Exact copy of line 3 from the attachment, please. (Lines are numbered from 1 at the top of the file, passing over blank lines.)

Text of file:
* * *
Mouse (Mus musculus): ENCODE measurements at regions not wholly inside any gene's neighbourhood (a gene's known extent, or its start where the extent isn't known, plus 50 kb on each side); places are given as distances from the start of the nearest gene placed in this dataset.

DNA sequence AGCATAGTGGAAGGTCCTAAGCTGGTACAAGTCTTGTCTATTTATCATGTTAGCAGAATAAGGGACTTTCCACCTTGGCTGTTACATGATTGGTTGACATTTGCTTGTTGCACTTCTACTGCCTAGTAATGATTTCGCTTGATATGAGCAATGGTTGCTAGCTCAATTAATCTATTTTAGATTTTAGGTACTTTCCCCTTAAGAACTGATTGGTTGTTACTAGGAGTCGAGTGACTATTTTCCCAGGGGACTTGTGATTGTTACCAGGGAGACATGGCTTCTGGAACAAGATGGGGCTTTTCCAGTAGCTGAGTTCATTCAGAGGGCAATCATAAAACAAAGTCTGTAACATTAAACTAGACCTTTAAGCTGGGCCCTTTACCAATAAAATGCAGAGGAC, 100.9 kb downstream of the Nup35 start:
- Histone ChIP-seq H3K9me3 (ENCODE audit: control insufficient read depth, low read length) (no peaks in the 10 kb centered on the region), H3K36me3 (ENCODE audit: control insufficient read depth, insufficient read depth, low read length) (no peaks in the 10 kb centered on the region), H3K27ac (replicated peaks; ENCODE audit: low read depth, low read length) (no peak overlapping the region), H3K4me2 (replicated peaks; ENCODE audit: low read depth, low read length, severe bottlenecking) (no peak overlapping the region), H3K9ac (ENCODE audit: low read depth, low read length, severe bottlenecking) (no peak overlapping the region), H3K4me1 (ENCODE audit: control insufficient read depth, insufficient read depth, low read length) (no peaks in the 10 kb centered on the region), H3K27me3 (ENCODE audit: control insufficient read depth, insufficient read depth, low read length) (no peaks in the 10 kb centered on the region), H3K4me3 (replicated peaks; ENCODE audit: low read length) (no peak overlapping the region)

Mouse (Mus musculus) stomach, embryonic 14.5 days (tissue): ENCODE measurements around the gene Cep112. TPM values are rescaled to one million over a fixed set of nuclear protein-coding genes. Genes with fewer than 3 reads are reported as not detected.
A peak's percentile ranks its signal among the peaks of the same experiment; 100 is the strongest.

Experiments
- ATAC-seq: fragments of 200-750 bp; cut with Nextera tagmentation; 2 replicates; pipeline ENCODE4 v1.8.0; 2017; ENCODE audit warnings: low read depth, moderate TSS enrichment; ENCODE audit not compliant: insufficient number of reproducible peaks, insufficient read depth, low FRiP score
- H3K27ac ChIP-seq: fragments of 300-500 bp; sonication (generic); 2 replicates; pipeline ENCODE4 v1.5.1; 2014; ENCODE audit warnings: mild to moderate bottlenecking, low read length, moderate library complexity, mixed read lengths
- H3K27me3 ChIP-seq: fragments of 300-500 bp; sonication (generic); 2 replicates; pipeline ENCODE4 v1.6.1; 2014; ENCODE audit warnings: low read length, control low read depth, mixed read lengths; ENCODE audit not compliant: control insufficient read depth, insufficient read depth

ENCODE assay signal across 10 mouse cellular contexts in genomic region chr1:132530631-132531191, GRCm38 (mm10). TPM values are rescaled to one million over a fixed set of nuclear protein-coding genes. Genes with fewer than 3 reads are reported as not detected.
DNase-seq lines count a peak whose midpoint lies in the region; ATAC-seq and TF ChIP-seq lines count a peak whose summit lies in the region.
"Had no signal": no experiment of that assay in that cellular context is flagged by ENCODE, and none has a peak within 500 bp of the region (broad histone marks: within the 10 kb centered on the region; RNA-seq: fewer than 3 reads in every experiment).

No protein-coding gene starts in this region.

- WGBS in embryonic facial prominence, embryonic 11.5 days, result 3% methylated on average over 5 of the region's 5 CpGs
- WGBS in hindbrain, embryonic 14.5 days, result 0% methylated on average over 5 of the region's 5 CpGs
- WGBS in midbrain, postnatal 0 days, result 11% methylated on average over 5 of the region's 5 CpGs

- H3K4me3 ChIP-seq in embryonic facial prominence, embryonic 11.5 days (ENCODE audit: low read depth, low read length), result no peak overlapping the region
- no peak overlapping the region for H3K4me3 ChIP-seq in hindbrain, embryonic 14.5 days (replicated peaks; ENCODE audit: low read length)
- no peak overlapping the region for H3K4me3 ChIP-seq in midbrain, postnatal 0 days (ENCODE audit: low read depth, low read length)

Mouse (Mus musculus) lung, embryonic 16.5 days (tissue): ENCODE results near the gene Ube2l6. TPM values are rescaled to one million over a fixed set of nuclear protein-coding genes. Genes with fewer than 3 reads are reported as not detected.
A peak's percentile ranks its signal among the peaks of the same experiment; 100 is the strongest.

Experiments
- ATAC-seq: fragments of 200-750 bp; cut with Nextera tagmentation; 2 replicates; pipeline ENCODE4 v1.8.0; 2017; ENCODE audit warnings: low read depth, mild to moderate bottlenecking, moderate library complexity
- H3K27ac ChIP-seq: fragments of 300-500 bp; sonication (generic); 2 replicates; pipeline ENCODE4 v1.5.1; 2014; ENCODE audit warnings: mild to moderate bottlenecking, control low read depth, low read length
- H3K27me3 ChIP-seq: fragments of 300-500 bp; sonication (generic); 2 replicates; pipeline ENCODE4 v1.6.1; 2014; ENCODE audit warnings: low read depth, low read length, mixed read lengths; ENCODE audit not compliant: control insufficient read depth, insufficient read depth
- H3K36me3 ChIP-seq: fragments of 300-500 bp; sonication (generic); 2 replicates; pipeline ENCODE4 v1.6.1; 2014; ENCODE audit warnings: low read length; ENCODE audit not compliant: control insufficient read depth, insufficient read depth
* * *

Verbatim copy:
- Histone ChIP-seq H3K9me3 (ENCODE audit: control insufficient read depth, low read length) (no peaks in the 10 kb centered on the region), H3K36me3 (ENCODE audit: control insufficient read depth, insufficient read depth, low read length) (no peaks in the 10 kb centered on the region), H3K27ac (replicated peaks; ENCODE audit: low read depth, low read length) (no peak overlapping the region), H3K4me2 (replicated peaks; ENCODE audit: low read depth, low read length, severe bottlenecking) (no peak overlapping the region), H3K9ac (ENCODE audit: low read depth, low read length, severe bottlenecking) (no peak overlapping the region), H3K4me1 (ENCODE audit: control insufficient read depth, insufficient read depth, low read length) (no peaks in the 10 kb centered on the region), H3K27me3 (ENCODE audit: control insufficient read depth, insufficient read depth, low read length) (no peaks in the 10 kb centered on the region), H3K4me3 (replicated peaks; ENCODE audit: low read length) (no peak overlapping the region)